Is London going to go Zero Carbon?

Business Green reported an interchange last week between the Mayor and Green Assembly Member Darren Johnson  in response to his question about the Mayors position on Zero Carbon homes. Boris’s reported response was

“What we are looking at is making sure that we can continue, through the London Plan, to ensure that Zero Carbon Homes are delivered in London and we will be issuing further guidance in due course to provide industry with the certainty it needs about how to do that.” 

Boris reported that London aims to achieve a 60% reduction in CO2 by 2025 and has achieved 14% to date. This represents a per capita reduction of 20% as London’s population has grown by 600k during the reporting period.

It is heartening to hear these words from the Mayor, and I hope that the candidates for the Mayoralty are listening. If devolution is to mean anything it should promote the ability of cities in the UK to sidestep the damaging and short-sighted environmental policies of central government.

Having recently completed a large zero carbon scheme at Hanham Hall with low-rise construction and learned what it means for most of the UK’s housing development, I thought that it would be useful to share below some analysis that we have done to assess how tall buildings can achieve the zero carbon standard. Given that many of the buildings that are proposed for the capital in future are going to be tall it is interesting to assess how the regulations might affect those building types.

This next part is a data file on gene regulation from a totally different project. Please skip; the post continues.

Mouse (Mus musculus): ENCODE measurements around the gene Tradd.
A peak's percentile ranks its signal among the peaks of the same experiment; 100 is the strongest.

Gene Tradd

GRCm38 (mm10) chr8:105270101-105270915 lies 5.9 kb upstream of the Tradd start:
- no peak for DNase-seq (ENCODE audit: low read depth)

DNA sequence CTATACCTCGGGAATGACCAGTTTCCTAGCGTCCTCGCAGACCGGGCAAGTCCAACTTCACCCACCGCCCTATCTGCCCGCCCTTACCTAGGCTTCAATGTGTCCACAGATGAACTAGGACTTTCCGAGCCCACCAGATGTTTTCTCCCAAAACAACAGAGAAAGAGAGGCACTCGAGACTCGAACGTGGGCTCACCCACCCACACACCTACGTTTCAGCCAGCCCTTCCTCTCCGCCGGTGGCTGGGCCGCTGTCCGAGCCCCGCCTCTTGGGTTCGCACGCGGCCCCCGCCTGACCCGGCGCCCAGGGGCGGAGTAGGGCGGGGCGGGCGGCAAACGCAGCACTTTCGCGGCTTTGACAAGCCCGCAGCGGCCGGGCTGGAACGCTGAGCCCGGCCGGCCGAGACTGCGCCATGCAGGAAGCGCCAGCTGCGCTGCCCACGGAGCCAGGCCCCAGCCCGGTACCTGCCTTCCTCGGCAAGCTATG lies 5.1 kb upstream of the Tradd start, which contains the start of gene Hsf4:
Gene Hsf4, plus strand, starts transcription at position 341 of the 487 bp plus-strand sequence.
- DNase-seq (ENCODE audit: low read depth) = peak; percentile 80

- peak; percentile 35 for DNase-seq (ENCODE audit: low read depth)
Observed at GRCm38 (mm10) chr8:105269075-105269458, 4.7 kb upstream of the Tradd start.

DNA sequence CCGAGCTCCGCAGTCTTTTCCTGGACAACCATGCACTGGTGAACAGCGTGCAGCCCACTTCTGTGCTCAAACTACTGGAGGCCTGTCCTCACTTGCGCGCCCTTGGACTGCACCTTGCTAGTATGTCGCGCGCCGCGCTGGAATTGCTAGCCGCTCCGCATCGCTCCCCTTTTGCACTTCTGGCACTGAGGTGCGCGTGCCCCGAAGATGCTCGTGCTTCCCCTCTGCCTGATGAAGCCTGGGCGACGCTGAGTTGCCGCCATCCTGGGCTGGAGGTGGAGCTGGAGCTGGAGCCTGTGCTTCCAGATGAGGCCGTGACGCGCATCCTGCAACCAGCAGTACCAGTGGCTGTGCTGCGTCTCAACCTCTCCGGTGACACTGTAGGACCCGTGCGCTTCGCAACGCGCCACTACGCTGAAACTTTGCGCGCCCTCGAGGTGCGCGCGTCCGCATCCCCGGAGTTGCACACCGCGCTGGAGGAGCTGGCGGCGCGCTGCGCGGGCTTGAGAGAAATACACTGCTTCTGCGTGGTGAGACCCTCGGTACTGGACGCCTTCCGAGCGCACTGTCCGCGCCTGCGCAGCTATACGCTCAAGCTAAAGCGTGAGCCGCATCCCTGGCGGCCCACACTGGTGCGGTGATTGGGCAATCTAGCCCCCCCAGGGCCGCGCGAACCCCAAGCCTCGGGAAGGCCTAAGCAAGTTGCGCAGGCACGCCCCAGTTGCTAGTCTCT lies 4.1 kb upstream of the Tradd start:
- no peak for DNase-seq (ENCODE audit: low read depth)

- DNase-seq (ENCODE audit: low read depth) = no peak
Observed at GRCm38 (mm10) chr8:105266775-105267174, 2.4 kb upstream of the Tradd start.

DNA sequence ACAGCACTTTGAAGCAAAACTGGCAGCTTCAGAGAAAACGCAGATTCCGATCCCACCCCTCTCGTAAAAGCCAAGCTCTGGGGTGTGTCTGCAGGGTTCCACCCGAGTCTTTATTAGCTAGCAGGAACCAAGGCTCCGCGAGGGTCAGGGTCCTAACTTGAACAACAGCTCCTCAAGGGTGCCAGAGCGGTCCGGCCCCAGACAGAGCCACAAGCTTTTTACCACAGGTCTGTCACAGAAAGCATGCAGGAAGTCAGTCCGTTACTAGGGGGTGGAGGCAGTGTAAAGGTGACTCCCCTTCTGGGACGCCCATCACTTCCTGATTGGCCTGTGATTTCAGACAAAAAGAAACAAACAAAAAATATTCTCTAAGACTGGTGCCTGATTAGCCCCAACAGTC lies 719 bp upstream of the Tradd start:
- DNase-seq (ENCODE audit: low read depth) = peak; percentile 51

The analysis has been done for a twenty five and a forty storey tower with six units per floor to demonstrate how different systems meet the targets. We tested gas boilers, CHP with gas backup, all-electric heating and hot water and finally Air Source Heat Pumps. Three of the four rely on a communal hot water distribution system, the all electric system being the exception.

Energy Options to meet the London Plan and Zero Carbon

Energy Options for a 25 Storey Tower to meet the London Plan and Zero Carbon



Energy Options fora 40 Storey Tower to meet the London Plan and Zero Carbon

What the research shows is that for taller towers there is no difficulty in meeting the current definition of zero carbon. In fact it shows that achieving it is technically easier than achieving the London Plan, as the London Plan has a lower emissions target than the Zero Carbon definition. This is assuming that there is no special treatment for electric heating or hot water, unlike the current version of SAP which is based on comparative performance rather than on a definite figure as set out in the Zero Carbon Hub’s definition.

Based on these figures I would say that towers should be forced to meet the lower emissions target of 10kg/CO2/sqm since in both gas-based options this target can be met. Perhaps an all-electric version could be left as it is at the higher 14kg/CO2/sqm.

It also shows that a very efficient 25-storey building can meet the targets irrespective of the energy system used, the top graphs shows that it can achieve the target in all four options, even an all-electric option. The 40-storey is not so easy. My assumption is that only the roof can be used to house renewable energy,  but for the 40-storey version it would be necessary in the electric options to put some pv panels on the facade to reach the target.